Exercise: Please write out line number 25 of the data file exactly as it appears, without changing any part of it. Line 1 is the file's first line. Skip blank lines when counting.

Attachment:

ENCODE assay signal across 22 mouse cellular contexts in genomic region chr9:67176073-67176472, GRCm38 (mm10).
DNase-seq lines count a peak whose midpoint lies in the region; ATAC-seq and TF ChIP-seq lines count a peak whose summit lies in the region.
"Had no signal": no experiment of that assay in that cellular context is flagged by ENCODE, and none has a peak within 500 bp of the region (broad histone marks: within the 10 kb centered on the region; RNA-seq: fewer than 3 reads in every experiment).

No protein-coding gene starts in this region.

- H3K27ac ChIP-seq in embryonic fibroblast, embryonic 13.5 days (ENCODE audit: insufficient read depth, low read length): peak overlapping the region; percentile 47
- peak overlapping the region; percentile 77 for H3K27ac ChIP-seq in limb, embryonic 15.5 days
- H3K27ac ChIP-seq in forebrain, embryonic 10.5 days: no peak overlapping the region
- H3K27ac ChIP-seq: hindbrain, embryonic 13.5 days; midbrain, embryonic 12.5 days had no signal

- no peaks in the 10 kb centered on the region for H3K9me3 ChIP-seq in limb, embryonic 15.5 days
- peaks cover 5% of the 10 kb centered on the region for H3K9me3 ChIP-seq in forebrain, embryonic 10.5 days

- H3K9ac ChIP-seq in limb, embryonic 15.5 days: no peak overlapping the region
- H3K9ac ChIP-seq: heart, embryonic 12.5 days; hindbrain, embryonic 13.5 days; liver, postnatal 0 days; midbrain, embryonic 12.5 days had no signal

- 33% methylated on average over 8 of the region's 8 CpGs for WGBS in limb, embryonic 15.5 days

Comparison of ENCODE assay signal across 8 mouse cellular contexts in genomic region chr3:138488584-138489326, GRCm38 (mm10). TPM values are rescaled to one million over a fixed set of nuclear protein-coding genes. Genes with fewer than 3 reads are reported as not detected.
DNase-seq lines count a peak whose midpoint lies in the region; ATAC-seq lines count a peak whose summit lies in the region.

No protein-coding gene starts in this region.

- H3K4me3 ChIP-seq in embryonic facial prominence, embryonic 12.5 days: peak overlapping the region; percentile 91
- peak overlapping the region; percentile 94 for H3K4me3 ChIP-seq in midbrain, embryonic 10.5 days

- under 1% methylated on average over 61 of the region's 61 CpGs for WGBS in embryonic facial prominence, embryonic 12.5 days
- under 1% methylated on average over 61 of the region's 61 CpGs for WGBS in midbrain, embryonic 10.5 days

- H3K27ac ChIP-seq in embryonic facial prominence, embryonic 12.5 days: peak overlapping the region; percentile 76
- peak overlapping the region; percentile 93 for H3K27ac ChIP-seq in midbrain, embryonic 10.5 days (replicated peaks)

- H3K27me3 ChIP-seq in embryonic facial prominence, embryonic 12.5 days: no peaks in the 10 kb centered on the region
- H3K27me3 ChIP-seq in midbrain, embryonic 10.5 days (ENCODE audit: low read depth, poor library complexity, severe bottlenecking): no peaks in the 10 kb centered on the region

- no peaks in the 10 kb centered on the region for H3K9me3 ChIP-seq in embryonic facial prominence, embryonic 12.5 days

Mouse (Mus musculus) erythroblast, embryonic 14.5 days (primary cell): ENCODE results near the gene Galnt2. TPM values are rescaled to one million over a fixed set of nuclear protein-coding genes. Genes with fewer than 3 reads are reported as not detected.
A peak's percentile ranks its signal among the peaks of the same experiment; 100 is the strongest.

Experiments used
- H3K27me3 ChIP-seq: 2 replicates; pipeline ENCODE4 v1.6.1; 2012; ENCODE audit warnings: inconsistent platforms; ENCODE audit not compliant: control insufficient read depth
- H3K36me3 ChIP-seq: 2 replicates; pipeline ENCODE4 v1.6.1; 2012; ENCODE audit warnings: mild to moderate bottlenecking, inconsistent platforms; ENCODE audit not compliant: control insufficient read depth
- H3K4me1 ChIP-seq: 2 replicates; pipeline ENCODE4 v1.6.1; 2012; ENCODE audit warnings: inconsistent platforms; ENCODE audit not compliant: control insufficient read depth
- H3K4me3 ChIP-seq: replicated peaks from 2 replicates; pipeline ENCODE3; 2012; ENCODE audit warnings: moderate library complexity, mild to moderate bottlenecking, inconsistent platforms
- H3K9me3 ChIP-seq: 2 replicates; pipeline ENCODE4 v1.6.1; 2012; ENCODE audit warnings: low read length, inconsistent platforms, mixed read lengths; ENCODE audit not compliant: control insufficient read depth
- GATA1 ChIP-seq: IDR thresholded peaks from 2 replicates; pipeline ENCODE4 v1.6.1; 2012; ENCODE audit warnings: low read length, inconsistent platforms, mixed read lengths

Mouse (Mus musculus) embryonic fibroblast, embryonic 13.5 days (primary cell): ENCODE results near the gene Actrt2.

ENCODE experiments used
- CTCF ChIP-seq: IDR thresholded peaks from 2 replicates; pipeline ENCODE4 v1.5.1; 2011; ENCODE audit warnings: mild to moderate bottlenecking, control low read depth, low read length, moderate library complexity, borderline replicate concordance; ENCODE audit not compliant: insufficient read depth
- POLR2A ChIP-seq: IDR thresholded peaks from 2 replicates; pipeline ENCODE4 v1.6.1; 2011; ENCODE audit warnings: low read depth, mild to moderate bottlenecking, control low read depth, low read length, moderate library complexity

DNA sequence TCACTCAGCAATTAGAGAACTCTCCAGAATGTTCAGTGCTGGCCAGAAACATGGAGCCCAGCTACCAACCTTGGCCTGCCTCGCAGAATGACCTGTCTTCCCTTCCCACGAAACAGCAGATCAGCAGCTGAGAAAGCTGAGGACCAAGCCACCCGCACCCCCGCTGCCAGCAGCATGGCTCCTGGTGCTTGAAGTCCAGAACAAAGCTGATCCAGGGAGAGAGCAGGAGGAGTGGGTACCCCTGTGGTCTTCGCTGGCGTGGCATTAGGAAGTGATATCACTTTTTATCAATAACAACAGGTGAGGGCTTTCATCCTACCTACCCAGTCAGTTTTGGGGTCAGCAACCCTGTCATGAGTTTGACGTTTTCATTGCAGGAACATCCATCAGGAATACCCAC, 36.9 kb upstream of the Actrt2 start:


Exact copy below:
- no peaks in the 10 kb centered on the region for H3K9me3 ChIP-seq in embryonic facial prominence, embryonic 12.5 days